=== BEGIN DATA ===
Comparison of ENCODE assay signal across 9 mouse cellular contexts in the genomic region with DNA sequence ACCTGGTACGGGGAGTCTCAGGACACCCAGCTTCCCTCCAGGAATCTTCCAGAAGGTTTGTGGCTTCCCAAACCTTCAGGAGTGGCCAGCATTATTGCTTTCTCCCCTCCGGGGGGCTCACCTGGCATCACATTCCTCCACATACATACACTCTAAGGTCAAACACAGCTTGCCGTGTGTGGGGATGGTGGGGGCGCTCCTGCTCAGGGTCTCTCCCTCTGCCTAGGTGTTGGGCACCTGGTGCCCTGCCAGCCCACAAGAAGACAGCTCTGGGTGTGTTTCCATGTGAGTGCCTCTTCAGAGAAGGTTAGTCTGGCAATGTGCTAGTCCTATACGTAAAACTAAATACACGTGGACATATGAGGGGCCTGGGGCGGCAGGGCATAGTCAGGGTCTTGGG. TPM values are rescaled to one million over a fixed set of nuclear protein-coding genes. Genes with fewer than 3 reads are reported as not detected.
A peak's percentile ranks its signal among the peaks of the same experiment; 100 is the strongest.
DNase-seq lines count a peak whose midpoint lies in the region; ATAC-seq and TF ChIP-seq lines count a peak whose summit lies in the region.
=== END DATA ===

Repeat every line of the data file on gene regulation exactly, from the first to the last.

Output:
Comparison of ENCODE assay signal across 9 mouse cellular contexts in the genomic region with DNA sequence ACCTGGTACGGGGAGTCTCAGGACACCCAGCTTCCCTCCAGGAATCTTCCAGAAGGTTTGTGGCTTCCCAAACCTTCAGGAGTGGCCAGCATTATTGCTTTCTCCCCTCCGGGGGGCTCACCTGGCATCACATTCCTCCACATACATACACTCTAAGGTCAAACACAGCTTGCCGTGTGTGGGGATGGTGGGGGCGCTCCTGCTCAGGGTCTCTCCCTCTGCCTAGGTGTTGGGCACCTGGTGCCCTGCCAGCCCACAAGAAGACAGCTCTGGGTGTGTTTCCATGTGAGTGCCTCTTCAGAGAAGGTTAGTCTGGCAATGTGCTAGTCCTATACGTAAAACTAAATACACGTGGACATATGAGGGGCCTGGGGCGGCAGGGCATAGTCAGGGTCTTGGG. TPM values are rescaled to one million over a fixed set of nuclear protein-coding genes. Genes with fewer than 3 reads are reported as not detected.
A peak's percentile ranks its signal among the peaks of the same experiment; 100 is the strongest.
DNase-seq lines count a peak whose midpoint lies in the region; ATAC-seq and TF ChIP-seq lines count a peak whose summit lies in the region.